Matt Lingard’s blog

Twitter Growth?

Completely anecdotal but a possible indicator of increased use of Twitter in the last few months?  In September I noted that there had been 300+ tweets tagged with #altc2008 relating to the 3-day 600+ delegate Association of Learning Technologies annual conference.  Today I’m at a 1-day virtual worlds event with about 70 people and so far there seem to be 400+ tweets and rising.  Post on the event will follow on  my work blog.

Oh happy new year! (resolution to blog more often going really well)

Update (Jan 21): Final count for #cevw09 was 600+ which didn’t please everyone.

Tweet from @sleslie

Tweet from @slater

I have to say I found it a bit much too and I was there!  Lots of people saying what the guy in front of me had just said BUT I have really enjoyed following other events… so nicely positioned on the fence!  Be interested to hear what others think…

Reader Comments

  1. Or it could just indicate that those attending a virtual worlds event are more likely to tweet than the general learning technology population that attended ALT.

  2. We ran an event recently at UoL (http://scienceoftheinvisible.blogspot.com/2009/01/follow-up-to-web-20-information.html) which attracted similar criticism, although in our case this was an intensive hour-long session. Twittering allowed remote participants from as far way as Spain to “attend” the session, something which would not have been possible otherwise, and also provided a permanent recorded commentary of the event. OTOH, it is undoubtedly had work keeping up with a simultaneous online and live conversation.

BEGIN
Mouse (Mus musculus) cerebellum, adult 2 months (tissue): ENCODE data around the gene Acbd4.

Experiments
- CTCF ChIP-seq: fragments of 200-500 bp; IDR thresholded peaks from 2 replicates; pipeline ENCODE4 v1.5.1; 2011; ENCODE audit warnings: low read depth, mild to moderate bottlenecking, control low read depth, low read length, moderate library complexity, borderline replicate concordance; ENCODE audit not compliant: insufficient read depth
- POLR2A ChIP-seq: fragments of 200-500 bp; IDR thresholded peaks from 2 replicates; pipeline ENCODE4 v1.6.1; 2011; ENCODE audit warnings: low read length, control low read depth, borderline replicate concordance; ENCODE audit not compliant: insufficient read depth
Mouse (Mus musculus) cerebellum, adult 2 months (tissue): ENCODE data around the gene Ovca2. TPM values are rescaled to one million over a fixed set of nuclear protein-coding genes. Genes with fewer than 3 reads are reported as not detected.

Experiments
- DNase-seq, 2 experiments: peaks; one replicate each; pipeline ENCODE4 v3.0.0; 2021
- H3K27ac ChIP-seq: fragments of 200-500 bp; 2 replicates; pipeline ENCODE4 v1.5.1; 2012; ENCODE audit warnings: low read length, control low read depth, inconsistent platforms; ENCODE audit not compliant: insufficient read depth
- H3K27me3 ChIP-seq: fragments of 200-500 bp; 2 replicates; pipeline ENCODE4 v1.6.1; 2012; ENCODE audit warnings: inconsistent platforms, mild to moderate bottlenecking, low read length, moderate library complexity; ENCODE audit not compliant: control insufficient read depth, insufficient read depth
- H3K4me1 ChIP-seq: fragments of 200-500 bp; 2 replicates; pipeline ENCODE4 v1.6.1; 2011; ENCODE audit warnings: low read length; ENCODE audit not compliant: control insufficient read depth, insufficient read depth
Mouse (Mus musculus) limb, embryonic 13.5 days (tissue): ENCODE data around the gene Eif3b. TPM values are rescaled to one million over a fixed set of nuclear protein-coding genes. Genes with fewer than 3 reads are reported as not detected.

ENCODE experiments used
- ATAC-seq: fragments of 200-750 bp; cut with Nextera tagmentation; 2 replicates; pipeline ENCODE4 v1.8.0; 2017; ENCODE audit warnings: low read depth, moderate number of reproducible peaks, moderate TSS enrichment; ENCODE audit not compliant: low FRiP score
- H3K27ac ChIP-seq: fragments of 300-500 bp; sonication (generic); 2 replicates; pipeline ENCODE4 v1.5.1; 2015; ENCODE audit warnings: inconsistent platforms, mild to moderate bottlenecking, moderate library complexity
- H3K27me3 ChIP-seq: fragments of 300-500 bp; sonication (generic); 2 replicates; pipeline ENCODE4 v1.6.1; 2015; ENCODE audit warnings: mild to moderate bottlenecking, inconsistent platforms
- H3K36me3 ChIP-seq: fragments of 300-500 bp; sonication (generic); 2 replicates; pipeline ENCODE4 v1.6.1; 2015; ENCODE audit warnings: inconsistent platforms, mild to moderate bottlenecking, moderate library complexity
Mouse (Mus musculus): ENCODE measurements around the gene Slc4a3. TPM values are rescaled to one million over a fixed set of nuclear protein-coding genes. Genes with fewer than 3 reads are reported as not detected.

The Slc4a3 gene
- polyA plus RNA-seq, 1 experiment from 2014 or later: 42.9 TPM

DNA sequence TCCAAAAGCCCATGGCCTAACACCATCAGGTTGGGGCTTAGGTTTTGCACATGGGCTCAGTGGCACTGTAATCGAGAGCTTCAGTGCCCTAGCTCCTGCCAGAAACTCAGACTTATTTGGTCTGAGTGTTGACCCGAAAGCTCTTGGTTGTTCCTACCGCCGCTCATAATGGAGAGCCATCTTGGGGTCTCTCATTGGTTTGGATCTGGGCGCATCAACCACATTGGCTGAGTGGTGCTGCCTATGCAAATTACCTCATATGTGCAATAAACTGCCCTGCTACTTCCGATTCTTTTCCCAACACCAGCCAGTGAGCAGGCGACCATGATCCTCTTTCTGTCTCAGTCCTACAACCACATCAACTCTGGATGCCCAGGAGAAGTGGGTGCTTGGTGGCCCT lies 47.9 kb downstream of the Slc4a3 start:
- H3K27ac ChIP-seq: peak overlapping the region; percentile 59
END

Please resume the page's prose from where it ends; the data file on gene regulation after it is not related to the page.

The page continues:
3. Must admit I find lurking on the edge of an event very useful,
    mostly for BUT it may be sometimes better to have a system as used at handheldlearning last year such http://grouptweet.com/ so that people can opt into a particular event.
    Its most useful for people having triggered thoughts rather than as a commentary of whats happening.
    Would also help if some events didnt have a tag for every break-out session.

  4. I have enjoyed following a couple of conferences on twitter – and others I have just ignored – don’t see what the problem is.

    Its the people who tweet about their running that is the real problem – only joking and jealous as my knees aren’t up to it these days.

  5. I agree about the benefits of the conference back channel and have found twitter to be an excellent tool in this respect. I wanted to highlight another tool for this purpose ‘Coveritlive’ which is a live blogging tool. I “attended” a session at the recent CETIS conference via the live blogging of Andy Powell. The interaction afforded was more comprehensive than with twitter and I will be encouraging our academics to look at this.

    See http://efoundations.typepad.com/livewire/2008/11/cetis-conference-2008-day-2.html for the example that I “attended”

  6. I have mixed feelings about the ‘live-blogging’ phenomenon. Twitter *can* make a good back-channel if used judiciously, but what I sometimes find irritating can be an over-abundance of general background commentary – e.g. ‘so and so is next up to the podium’ etc. I have been guilty of providing this sort of commentary – I recently moaned about how cold it was in the auditorium at one event. And moaning about poor WIFI provision is essential Tweeting of course 😉 But generally, I want succinct pearls of insight from my Twitter network, not general event coverage.

    I especially don’t like Coveritlive for this reason – it encourages dense, real time coverage. There are few, if any occasions, where I want to follow an event this closely without being there….

    I have chatted with Andy Powell about the use of this tool – I accept that others see this very differently to me.

  7. @paul surely from your point of view CoveritLive is better than Twitter, because it is a destination for those interested rather than introducing noise to the Twitterstream etc?

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